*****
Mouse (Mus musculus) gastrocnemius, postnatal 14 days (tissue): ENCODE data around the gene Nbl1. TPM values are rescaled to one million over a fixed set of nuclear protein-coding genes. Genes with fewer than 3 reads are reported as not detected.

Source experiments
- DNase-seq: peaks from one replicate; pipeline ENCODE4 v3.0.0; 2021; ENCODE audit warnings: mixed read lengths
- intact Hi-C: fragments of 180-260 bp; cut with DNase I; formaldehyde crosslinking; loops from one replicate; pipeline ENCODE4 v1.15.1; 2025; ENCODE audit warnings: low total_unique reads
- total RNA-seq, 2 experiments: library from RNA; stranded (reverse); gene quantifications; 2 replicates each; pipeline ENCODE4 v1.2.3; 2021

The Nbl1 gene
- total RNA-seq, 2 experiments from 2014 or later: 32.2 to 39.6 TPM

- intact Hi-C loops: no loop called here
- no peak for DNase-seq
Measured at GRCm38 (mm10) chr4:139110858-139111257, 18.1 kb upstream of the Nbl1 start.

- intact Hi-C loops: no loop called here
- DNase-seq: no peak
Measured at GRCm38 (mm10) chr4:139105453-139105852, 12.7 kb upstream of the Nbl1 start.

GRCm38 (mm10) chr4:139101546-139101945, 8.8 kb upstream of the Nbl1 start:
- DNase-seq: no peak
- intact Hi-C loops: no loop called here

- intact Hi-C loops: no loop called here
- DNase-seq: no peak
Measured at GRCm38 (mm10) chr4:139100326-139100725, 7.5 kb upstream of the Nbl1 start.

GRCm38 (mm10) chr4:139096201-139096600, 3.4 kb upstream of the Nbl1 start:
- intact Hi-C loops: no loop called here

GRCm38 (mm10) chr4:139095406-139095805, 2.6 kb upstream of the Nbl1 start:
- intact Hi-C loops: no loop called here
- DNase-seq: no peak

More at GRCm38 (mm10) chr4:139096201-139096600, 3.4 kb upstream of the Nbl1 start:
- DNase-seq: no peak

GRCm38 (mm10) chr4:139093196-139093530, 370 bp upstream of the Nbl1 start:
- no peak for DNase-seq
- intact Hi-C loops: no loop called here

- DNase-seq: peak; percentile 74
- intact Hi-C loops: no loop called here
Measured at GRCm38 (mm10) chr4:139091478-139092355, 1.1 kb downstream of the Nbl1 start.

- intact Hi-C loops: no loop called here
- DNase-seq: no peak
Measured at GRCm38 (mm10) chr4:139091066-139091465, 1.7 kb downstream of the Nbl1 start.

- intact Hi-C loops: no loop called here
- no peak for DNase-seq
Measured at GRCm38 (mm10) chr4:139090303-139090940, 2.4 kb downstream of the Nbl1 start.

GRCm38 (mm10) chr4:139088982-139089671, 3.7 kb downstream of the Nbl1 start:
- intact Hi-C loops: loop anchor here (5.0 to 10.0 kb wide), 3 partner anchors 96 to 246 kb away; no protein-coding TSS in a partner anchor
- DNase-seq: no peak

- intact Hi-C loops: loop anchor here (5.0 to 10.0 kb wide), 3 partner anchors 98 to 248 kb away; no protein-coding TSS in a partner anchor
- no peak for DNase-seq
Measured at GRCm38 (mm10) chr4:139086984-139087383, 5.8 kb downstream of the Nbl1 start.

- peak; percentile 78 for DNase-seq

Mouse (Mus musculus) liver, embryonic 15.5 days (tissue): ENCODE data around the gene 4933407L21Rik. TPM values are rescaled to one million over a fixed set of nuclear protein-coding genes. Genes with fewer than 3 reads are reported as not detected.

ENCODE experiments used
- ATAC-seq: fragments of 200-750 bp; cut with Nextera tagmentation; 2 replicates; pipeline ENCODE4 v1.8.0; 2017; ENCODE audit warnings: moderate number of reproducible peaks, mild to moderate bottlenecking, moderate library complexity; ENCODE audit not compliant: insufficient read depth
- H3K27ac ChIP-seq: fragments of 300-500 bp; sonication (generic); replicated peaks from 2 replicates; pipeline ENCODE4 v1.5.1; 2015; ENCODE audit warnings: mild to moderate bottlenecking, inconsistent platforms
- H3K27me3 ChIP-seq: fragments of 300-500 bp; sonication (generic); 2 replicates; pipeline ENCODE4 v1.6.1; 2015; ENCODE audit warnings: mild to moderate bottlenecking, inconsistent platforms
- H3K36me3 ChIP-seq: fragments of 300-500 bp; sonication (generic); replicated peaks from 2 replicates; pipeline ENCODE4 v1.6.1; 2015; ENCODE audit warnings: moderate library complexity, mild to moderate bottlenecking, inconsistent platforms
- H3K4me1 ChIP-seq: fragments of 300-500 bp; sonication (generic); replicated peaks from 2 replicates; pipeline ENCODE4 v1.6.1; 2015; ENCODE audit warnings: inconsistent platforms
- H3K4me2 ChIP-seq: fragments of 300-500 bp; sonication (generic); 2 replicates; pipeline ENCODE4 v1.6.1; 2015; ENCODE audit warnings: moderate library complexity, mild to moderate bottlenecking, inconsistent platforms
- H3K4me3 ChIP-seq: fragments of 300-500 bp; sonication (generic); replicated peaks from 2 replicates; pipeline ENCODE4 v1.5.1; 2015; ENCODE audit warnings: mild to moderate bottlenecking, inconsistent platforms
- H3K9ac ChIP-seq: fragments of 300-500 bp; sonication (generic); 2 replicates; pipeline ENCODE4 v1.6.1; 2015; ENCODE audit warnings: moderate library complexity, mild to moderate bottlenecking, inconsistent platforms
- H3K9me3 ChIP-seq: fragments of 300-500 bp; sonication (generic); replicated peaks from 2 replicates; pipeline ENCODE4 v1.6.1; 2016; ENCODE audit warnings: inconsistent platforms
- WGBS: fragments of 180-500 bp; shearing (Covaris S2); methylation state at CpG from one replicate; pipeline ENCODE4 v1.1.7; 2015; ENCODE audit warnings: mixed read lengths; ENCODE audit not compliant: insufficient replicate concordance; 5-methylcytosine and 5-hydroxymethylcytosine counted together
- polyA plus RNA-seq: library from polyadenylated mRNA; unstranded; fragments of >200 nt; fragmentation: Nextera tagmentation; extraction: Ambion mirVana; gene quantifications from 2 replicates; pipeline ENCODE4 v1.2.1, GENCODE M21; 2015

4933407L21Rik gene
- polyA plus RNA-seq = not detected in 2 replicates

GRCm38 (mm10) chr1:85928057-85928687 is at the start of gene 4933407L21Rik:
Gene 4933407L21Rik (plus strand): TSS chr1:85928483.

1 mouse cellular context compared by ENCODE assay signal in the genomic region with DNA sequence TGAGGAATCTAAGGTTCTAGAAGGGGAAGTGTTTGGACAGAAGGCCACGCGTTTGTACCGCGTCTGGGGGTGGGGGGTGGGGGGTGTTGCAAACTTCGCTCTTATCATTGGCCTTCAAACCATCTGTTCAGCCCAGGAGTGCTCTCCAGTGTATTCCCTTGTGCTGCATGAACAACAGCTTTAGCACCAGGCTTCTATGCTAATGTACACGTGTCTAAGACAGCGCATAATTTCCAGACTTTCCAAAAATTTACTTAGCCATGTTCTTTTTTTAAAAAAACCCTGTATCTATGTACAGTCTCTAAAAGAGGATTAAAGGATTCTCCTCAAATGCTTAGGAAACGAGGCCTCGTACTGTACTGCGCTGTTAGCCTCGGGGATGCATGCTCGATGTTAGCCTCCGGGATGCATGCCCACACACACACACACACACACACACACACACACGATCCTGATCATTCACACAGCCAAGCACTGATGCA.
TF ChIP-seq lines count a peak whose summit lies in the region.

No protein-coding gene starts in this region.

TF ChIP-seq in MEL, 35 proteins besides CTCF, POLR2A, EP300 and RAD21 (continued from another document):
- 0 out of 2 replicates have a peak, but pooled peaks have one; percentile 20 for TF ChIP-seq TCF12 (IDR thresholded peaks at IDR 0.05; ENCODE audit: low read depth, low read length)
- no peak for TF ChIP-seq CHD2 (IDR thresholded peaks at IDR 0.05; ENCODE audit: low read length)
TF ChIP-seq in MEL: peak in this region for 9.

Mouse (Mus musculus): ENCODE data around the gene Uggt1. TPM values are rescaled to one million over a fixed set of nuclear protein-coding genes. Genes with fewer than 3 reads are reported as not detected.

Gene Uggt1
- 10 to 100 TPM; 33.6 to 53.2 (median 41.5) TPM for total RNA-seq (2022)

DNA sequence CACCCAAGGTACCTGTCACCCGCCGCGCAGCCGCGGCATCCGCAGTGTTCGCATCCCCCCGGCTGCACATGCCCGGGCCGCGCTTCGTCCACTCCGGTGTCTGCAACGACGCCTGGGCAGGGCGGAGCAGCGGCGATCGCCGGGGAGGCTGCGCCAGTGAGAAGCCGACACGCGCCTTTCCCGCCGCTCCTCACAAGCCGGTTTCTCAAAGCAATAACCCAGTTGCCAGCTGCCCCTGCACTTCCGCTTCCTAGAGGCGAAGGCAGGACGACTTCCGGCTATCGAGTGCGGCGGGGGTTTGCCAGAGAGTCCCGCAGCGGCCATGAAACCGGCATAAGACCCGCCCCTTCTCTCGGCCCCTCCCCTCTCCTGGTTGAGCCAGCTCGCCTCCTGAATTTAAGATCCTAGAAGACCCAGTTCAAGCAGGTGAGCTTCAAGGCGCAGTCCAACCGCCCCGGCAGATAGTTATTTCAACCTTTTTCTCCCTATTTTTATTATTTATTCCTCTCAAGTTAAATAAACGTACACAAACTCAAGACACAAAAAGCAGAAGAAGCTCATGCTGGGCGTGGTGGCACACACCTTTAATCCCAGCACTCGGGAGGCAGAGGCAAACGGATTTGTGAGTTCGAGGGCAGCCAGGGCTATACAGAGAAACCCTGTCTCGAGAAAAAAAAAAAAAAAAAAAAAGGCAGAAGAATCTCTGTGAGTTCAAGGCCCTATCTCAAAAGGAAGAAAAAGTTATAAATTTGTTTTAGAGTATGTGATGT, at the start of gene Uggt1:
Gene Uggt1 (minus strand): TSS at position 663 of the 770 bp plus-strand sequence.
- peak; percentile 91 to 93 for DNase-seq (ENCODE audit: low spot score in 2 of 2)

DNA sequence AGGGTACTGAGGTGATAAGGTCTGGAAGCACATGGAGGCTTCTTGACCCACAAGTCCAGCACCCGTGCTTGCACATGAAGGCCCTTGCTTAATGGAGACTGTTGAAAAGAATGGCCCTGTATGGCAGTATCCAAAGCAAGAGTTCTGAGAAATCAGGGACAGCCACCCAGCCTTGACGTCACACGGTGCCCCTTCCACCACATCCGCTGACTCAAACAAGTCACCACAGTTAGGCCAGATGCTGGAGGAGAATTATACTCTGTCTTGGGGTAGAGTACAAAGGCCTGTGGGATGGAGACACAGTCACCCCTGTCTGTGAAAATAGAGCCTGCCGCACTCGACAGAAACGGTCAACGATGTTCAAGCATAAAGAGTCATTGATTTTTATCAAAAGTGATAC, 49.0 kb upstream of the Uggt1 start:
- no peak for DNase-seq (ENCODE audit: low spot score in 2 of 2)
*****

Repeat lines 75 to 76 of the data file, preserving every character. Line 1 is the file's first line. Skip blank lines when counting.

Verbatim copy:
- peak; percentile 91 to 93 for DNase-seq (ENCODE audit: low spot score in 2 of 2)

DNA sequence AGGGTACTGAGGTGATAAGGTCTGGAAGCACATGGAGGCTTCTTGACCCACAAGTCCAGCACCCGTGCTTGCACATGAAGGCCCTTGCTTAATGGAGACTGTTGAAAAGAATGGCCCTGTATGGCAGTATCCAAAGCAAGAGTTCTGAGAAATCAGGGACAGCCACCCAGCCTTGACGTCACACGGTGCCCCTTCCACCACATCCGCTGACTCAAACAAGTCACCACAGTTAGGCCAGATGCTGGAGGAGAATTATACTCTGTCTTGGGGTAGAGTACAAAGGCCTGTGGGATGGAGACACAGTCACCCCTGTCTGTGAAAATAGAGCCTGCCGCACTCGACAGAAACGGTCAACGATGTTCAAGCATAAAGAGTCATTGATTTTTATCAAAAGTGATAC, 49.0 kb upstream of the Uggt1 start: